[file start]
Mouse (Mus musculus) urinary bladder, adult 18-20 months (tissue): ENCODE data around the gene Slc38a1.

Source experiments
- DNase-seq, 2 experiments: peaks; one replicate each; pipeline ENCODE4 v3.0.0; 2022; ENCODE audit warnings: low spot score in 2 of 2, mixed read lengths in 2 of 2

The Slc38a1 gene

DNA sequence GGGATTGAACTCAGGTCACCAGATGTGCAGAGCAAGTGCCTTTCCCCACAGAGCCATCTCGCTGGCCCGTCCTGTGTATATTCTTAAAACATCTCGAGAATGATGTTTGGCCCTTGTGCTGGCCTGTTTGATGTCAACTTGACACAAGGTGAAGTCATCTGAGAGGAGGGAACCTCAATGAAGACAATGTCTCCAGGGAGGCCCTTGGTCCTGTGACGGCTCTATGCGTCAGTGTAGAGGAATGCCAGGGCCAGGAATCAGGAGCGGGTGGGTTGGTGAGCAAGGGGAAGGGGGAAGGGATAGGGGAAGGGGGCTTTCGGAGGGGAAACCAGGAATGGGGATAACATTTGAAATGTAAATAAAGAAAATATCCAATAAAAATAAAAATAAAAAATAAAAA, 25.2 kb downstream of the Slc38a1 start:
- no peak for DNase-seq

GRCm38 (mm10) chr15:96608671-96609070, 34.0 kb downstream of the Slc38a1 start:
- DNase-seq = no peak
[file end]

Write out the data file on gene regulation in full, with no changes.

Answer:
Mouse (Mus musculus) urinary bladder, adult 18-20 months (tissue): ENCODE data around the gene Slc38a1.

Source experiments
- DNase-seq, 2 experiments: peaks; one replicate each; pipeline ENCODE4 v3.0.0; 2022; ENCODE audit warnings: low spot score in 2 of 2, mixed read lengths in 2 of 2

The Slc38a1 gene

DNA sequence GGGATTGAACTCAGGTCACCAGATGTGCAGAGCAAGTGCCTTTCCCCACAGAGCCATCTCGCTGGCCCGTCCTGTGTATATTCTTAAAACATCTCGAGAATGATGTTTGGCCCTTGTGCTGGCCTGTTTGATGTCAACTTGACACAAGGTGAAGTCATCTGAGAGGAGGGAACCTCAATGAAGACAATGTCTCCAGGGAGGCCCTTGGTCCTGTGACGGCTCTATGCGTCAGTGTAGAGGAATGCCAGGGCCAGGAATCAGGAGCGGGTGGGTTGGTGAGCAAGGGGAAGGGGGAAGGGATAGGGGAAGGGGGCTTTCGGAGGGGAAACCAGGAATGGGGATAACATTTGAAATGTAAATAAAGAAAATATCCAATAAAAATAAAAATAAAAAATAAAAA, 25.2 kb downstream of the Slc38a1 start:
- no peak for DNase-seq

GRCm38 (mm10) chr15:96608671-96609070, 34.0 kb downstream of the Slc38a1 start:
- DNase-seq = no peak